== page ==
Because the effect of APC rTMS on the actual position of the eyes or on the direction of incidental saccades while fixating a visual target is unknown, we also measured eye position during periods of fixation. A systematic lateral shift in eye position during fixation may change the relative eccentricity of the targets producing changes in visual accuracy that do not reflect a change in visual attention. Similarly, because saccade planning is known to bias visual attention in the direction of a saccade (Deubel & Schneider, 1996; Hoffman & Subramaniam, 1995; Kowler et al., 1995), an eventual effect of rTMS on visual attention may be mediated by a change in the direction of the incidental saccades. To investigate the effect of TMS on the position of the eyes at fixation, as well as on the direction of the incidental saccades and microsaccades, we recorded eye position before and after TMS.

To rule out a potential effect of rTMS on the motor representation of the extraocular muscles, we used primary motor cortex (MC) as a control site. The location of this control site, anterior to APC, and thus, closer to the eye, also rules out any direct effect of TMS on the eye muscles. We predicted that MC TMS would have no effect on visual detection.

METHODS

Subjects

All participants were healthy, right-handed adults with normal vision who gave written informed consent to participate in the study. The study was approved by the School of Psychology Ethics Committee at the University of Birmingham. We recruited 6 participants (median age = 27 years, range = 19–53 years, 2 women, 5 right eye dominant) for Experiment 1 and 10 participants (median age = 22.5 years, range = 19–53 years, 6 women, 8 right eye dominant) for Experiment 2. One participant took part in both experiments.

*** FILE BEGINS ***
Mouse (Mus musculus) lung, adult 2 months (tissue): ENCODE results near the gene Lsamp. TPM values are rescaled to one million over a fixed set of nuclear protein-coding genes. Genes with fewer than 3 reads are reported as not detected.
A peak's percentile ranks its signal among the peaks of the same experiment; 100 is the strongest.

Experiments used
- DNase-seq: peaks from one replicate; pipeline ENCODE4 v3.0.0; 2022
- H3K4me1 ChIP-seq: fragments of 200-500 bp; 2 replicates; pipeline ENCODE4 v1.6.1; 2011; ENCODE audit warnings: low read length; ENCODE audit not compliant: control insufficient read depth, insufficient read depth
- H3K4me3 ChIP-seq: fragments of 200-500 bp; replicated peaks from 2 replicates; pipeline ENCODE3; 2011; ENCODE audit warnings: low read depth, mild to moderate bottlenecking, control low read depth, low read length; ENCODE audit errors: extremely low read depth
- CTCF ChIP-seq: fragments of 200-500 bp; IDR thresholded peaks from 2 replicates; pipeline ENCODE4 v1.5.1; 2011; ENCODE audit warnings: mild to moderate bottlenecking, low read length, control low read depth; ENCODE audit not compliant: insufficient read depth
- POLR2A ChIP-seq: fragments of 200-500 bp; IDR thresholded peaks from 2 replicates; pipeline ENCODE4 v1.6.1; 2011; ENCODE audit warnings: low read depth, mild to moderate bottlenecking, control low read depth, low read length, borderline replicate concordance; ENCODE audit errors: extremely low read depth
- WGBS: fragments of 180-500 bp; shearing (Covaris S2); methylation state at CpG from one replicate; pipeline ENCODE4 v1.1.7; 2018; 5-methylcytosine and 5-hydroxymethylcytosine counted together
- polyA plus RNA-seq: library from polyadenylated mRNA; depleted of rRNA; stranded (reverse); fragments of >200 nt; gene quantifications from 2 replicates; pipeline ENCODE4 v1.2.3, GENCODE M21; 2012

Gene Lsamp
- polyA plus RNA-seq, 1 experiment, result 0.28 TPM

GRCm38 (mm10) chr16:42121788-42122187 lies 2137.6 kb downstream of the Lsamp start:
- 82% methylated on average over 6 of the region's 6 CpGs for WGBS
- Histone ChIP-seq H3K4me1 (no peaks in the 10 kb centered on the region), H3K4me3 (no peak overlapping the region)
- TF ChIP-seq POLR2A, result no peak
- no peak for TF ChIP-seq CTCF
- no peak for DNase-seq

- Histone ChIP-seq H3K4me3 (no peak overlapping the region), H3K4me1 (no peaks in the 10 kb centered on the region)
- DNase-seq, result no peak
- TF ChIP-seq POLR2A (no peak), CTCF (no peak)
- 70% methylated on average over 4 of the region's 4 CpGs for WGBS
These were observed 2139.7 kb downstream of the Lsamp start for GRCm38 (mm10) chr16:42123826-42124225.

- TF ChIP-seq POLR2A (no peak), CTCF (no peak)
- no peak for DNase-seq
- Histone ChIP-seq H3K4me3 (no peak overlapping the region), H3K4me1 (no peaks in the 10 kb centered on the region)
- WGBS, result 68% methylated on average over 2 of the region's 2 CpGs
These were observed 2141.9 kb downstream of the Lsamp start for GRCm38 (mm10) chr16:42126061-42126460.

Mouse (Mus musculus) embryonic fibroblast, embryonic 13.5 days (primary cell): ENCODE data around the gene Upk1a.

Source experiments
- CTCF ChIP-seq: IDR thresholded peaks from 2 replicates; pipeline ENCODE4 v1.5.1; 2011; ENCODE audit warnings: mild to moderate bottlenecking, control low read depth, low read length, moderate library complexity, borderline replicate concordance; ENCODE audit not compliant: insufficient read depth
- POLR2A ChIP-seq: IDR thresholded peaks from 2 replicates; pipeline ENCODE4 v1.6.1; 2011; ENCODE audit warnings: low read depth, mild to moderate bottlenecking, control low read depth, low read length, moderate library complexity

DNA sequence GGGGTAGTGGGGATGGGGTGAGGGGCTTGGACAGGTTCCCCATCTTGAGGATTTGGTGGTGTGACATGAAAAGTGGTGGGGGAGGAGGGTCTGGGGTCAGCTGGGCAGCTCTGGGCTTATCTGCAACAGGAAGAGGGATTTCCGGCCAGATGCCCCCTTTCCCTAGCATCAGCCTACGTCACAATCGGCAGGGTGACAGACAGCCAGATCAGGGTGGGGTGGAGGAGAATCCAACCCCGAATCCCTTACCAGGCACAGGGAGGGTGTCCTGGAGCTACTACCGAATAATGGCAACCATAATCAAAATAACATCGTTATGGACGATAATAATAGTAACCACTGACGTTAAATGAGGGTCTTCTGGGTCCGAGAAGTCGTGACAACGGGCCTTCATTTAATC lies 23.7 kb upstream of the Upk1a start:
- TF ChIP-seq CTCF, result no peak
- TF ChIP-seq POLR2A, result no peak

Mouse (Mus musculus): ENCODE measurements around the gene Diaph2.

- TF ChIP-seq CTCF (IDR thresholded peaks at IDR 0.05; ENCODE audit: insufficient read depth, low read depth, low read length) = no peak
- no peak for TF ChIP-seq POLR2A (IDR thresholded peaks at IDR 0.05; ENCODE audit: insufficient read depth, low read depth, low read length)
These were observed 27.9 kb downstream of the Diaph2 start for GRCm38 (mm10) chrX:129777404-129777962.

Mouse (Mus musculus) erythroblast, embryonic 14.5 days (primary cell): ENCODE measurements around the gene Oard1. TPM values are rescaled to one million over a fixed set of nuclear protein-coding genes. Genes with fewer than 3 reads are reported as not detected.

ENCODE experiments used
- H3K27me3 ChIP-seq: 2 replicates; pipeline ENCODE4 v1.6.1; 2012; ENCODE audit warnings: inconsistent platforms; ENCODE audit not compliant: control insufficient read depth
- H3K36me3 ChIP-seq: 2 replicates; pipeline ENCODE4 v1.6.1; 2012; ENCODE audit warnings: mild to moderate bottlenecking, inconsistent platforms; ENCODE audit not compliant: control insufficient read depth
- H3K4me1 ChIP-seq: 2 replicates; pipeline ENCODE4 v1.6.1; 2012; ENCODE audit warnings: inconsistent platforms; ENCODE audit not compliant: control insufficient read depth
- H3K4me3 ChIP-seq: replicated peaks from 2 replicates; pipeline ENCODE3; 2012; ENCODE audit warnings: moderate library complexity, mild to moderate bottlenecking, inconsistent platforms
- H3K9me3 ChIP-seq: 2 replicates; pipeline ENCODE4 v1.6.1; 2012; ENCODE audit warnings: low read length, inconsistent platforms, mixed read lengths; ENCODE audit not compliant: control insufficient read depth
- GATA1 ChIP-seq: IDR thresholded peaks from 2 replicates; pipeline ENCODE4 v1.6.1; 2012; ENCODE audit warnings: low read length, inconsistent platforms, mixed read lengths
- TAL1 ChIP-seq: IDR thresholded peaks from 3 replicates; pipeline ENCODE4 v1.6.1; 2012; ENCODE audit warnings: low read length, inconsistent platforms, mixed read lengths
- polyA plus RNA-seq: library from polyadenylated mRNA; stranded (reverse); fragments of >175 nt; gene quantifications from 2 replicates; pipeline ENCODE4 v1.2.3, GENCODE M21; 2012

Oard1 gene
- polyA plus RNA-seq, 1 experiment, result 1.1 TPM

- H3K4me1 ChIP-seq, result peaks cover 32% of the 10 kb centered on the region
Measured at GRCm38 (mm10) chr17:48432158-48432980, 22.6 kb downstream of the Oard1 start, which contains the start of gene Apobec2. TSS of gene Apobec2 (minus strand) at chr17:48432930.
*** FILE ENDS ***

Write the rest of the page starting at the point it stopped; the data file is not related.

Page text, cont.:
Design

We conducted two experiments that tested visual detection. The experiments differed by the position of the right eye in the head at fixation. In Experiment 1, the right eye was rotated to the left by ∼3° to 4° similar with our previous experiment (Balslev & Miall, 2008). In Experiment 2, the right eye was rotated to the right by ∼10° (Figure 1).

Participants performed a cued attention task, repeated identically before and after 15 min of off-line rTMS. Thus, the design of each experiment was 2 × 2 × 2 × 2 factorial with factors: (i) target side (left vs. right), (ii) cue validity (valid vs. invalid), (iii) session (pre-TMS or post-TMS), and (iv) area where rTMS was applied (APC or MC). We used an exogenous cue to increase the sensitivity of the task for lateral changes in visual detection. Thus, we hypothesized that in Experiment 1, for instance, not only the rightward targets would be more salient than the leftward targets, but also the rightward cues would be more salient than the leftward cues. Because of the difference in the salience of the cues, the rightward validly cued targets would be better detected than the leftward valid targets and the rightward invalidly cued targets would be better detected than the leftward invalid targets. The right–left difference in the salience of the cues would thus produce a bias in visual detection in the same direction as the right–left difference in the salience of the targets, synergistically enhancing the magnitude of this bias.

Task